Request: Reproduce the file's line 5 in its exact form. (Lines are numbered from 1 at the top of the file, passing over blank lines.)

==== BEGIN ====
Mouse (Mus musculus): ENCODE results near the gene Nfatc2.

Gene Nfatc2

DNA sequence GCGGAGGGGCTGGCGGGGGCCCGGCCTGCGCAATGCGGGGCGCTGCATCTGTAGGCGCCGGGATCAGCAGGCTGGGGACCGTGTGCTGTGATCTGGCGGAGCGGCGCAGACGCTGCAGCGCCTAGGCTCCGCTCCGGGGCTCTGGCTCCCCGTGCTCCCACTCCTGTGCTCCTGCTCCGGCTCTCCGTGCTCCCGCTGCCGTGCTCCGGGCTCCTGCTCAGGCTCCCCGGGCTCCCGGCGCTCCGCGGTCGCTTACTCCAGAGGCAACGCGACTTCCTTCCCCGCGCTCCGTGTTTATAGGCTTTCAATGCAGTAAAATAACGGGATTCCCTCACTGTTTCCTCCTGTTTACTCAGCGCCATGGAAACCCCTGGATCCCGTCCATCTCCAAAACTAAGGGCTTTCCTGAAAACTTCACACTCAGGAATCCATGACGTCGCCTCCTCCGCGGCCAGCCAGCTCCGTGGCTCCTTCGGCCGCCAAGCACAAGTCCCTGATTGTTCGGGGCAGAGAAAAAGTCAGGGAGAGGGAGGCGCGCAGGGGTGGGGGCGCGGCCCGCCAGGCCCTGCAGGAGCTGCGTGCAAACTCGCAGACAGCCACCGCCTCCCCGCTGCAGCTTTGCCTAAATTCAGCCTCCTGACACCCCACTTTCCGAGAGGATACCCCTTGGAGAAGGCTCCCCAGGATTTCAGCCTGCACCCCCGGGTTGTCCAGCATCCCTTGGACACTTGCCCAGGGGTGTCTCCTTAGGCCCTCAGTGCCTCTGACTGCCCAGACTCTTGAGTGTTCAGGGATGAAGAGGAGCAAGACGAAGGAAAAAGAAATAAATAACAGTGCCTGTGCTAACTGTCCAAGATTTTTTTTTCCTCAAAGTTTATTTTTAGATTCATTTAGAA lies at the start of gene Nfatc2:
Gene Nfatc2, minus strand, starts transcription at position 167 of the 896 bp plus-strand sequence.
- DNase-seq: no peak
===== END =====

- DNase-seq: no peak